For the following two days we had arranged to visit projects sponsored by World Vision. We rang them this evening and they kindly offered to pick us up at Maria Ange’s apartment the following morning at 0800. We also tried to contact our Lebanese “friend” (Mohammad Masri) whom we had met in Syria and who had offered accommodation for us at the weekend. Apparently the number was incorrect even though he had actually written it down for us.

Thursday December 11
We were collected as arranged by Samia Vania, who was the Assistant to the Director of World Vision Lebanon. The Director himself was an American from San Diego, Bruce Menser. We arrived half way through a “devotional session” which they hold each morning before work commences and in which all staff members participate. In Lebanon there are some 17 different religions: Sunni, Shiite and Sufi Muslims, Catholic, Maronite, Armenian, Greek Orthodox, Syrian Orthodox, Anglicans, Protestants, etc., although rather more than half the population are Muslims . World Vision is very much a Christian Ecumenical group with workers from all the Christian Communities but no Muslims. There are, in Lebanon, a total of 75 staff and their activities are supported by 8000 sponsors of local needy children, mainly from the US, Canada and Australia.

Our guide for the day was Wajdi Khater. Once out of the crowded, chaotic streets of the city we drove down the beautiful coast road towards Southern Lebanon. We had so often heard of Tyre and Sidon both in the Gospel stories and during the civil war that it was an eye-opener to actually visit them. Southern Lebanon had been occupied by Israel until a few years previously and even now was something of a war zone. In fact we had to get special Government permission to visit the area.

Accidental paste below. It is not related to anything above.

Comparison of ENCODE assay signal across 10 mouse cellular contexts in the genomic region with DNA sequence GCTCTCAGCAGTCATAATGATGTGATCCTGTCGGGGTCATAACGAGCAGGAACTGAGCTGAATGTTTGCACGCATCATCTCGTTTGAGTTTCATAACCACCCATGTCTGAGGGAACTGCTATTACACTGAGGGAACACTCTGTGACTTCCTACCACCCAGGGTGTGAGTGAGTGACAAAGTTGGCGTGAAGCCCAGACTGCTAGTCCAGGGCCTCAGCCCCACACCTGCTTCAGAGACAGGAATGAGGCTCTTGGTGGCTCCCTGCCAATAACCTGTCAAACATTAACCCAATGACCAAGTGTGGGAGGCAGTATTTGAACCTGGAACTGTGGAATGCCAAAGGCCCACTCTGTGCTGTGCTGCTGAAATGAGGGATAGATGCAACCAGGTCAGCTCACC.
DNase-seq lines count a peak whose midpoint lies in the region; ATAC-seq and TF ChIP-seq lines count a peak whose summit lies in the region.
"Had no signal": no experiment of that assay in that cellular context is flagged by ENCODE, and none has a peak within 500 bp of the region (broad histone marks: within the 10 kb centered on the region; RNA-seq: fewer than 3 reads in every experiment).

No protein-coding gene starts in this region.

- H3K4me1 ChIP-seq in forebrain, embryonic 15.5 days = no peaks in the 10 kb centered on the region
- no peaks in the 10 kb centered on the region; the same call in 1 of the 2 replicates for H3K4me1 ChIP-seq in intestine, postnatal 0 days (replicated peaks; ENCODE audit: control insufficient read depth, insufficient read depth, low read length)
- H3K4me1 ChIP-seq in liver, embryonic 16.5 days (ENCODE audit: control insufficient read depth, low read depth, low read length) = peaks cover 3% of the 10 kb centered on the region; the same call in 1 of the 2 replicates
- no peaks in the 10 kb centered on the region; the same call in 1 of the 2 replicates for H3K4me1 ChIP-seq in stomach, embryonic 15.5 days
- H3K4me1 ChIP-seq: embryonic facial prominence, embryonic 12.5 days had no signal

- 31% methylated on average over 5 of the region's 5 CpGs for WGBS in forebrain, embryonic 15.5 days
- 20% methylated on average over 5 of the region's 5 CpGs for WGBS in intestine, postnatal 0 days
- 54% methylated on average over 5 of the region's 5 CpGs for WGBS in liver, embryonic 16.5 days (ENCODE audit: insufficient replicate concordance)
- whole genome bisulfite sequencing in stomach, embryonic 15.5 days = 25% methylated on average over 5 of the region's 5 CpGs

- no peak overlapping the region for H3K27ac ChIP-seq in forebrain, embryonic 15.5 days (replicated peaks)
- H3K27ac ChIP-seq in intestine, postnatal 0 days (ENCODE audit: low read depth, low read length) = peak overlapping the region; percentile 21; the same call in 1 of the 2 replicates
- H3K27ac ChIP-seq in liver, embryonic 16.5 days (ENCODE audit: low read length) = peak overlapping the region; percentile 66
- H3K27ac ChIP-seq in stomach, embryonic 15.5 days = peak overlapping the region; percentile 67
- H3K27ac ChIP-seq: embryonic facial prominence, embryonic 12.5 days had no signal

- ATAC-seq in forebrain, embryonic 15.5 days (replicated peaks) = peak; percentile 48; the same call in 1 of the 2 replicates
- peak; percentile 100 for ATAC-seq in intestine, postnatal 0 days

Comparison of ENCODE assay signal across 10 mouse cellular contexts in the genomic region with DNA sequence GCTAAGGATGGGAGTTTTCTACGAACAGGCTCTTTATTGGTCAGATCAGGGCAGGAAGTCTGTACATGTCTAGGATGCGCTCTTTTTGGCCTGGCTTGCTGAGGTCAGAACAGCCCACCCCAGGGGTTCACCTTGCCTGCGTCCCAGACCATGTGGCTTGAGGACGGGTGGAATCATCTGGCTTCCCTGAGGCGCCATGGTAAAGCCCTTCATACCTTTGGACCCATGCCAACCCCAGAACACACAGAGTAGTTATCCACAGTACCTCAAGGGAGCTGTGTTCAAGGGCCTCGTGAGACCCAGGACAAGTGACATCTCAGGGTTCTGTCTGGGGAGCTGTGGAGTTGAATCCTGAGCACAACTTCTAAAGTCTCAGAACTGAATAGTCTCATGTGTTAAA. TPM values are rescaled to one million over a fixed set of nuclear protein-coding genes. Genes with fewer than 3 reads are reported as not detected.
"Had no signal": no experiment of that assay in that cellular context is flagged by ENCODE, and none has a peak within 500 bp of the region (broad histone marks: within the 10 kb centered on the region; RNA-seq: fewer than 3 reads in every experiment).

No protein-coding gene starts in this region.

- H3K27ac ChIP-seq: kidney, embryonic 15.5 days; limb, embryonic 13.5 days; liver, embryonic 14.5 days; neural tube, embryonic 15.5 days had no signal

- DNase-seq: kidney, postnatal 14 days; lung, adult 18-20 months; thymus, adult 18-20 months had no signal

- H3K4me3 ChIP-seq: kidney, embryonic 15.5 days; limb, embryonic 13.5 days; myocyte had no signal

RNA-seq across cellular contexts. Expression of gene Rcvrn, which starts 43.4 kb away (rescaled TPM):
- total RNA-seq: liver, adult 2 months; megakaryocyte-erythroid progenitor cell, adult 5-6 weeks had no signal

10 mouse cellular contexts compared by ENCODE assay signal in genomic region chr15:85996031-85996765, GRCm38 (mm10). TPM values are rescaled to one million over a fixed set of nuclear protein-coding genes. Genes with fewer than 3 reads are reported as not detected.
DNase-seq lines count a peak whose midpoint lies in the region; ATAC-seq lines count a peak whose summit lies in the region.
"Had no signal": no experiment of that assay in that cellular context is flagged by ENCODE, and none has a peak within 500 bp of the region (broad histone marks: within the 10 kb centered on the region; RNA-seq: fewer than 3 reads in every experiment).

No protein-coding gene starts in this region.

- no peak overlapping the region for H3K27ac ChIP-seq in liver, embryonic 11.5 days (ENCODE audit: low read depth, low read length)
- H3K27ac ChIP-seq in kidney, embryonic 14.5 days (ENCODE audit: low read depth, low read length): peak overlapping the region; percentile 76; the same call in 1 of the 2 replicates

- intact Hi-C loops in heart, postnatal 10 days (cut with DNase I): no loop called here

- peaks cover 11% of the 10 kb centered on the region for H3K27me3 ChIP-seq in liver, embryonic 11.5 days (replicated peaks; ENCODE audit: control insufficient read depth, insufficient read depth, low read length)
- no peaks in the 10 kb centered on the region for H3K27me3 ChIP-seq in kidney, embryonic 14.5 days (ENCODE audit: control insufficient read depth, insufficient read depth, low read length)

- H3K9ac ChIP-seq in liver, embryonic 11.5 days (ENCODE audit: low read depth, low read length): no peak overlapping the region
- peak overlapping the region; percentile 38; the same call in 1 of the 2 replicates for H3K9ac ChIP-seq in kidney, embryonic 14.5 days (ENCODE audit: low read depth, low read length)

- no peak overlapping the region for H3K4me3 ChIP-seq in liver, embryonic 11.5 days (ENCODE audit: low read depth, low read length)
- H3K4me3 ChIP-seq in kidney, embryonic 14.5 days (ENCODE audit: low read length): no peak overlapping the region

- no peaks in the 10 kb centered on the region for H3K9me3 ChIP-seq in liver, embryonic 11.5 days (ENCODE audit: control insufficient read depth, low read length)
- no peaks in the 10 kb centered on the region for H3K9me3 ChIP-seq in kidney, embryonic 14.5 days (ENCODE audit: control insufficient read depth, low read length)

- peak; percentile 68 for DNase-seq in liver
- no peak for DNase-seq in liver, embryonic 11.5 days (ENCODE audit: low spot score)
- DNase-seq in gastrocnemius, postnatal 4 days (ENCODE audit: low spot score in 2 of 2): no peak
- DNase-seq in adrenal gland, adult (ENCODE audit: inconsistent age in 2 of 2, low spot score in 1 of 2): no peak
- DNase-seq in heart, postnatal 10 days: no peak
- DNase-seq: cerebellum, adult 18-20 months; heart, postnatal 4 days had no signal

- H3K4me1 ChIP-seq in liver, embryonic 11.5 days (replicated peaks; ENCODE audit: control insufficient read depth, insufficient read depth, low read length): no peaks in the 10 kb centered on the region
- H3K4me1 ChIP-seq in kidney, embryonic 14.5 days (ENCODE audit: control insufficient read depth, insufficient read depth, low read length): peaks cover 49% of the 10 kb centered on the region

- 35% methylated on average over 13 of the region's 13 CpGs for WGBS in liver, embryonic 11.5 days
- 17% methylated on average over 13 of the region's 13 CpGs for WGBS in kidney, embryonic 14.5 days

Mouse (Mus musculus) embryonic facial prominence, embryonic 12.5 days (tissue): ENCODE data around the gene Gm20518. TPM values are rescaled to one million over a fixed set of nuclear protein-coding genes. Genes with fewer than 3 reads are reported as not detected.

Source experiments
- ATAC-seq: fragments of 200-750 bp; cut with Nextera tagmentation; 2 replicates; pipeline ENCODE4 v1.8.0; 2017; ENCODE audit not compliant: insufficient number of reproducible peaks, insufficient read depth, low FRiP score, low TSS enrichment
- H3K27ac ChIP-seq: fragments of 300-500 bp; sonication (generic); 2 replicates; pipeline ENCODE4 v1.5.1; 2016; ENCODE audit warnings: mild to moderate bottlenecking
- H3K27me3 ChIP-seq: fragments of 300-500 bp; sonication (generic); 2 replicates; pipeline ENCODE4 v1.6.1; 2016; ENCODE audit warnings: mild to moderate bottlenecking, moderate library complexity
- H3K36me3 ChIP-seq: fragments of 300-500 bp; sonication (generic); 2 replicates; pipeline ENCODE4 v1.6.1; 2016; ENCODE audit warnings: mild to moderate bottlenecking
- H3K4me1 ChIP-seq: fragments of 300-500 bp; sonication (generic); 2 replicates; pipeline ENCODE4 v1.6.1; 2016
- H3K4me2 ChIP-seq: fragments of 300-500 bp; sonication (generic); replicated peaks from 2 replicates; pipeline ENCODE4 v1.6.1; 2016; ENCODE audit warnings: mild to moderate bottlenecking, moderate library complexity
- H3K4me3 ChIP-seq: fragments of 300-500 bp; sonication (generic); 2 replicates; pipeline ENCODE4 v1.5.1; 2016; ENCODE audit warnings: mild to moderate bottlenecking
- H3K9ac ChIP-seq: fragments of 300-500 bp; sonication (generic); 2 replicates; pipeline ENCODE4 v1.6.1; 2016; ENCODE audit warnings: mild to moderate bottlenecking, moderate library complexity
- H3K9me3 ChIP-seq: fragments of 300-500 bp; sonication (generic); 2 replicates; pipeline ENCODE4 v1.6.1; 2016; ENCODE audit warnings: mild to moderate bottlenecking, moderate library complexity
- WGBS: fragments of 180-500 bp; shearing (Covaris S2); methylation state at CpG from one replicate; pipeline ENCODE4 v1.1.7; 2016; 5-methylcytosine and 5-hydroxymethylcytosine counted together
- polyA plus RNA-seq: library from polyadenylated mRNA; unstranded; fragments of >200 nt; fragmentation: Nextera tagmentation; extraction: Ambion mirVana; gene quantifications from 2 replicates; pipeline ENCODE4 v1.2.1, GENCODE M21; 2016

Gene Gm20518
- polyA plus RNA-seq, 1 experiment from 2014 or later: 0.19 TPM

Our first stop was at a village called Cana. Of course we had read in the gospels of a village called Cana where Jesus changed water into wine, but always assumed this to have been in Israel rather than in Lebanon. In fact A visited a Cana in Israel in 1996. It so happens that both villages claim to be the location of Jesus’ first miracle. Unfortunately the Lebanese Cana is also famous for another reason. Back in April 1996, in retaliation for an attack by the Hezballah on Northern Israel, the Israelis bombed this village of Cana. The local residents, fearing such an attack, had all sought refuge in a UN compound in the village but this was (deliberately or otherwise?) hit by the bombing and 106 civilians were killed. Now there is a museum erected to commemorate the disaster and another monument to a number of Fijian soldiers attached to the UN who were killed in action at the time.

Our route through Lebanon (shown in red)

From here, close to the border with Israel, we visited a poor village on a hilltop which we were told was a Christian village. It was something of an eye-opener–a sad one–to realize that nearly all the villages are exclusively Christian or Muslim. Where there are both groups, they tend to live in separate parts. How lucky we are in Australia to be able to live peacefully side by side with people of all races and creeds! In this first village we were told that nearly all the young people had left and only the “oldies” remained. As we passed through some of these very poor villages we were surprised to see how much money had been spent on erecting and maintaining street/road lights, much more extravagantly than we are used to in Australia. From the hilltop we were able to look across to Israel.